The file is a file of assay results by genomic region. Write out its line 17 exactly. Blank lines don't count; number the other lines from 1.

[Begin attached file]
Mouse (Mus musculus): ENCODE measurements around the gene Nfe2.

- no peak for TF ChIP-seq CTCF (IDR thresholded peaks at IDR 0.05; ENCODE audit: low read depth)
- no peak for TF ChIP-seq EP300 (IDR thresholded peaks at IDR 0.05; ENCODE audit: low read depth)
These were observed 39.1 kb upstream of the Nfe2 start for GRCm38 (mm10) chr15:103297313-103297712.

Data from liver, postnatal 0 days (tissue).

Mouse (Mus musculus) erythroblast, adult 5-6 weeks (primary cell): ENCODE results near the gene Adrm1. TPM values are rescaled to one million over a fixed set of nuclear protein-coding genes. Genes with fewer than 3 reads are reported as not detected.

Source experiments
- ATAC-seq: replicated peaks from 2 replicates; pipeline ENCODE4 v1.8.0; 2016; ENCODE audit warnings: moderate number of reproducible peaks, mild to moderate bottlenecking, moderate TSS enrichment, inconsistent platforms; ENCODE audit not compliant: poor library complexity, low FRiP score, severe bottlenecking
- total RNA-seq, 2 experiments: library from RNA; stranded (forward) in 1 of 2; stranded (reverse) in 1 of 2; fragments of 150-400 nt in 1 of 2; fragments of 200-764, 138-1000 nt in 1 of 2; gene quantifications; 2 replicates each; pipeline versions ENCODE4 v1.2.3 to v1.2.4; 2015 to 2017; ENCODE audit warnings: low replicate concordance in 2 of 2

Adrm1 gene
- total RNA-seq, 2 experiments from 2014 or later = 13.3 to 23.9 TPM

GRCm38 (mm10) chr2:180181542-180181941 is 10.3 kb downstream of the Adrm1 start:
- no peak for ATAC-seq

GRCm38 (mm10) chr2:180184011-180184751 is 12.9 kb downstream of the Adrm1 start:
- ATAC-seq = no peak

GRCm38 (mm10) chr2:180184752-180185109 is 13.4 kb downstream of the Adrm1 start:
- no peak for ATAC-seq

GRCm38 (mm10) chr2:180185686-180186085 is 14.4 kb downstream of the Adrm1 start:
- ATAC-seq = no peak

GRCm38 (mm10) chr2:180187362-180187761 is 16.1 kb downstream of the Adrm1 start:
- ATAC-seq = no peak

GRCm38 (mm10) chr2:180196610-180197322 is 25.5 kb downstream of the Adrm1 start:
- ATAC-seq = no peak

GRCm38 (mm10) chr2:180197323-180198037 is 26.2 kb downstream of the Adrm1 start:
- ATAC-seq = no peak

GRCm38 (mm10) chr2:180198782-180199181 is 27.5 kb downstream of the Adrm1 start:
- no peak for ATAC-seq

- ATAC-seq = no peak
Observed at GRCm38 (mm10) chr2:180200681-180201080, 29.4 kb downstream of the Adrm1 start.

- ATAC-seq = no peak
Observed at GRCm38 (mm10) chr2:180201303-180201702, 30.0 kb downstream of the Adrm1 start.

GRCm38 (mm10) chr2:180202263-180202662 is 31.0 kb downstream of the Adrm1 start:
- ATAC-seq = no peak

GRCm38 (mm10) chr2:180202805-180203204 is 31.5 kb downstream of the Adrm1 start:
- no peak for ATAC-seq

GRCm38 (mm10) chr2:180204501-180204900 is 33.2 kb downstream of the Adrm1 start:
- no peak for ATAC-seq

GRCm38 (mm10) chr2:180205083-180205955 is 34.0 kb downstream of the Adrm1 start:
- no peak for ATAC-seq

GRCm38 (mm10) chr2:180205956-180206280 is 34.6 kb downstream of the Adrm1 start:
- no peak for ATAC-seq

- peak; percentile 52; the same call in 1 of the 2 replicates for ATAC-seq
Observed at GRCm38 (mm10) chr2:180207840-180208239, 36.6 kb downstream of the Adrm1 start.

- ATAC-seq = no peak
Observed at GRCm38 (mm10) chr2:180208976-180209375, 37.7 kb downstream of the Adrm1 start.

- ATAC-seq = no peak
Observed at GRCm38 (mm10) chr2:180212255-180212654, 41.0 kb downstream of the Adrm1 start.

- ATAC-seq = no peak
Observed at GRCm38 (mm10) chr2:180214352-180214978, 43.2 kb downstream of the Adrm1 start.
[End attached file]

- no peak for ATAC-seq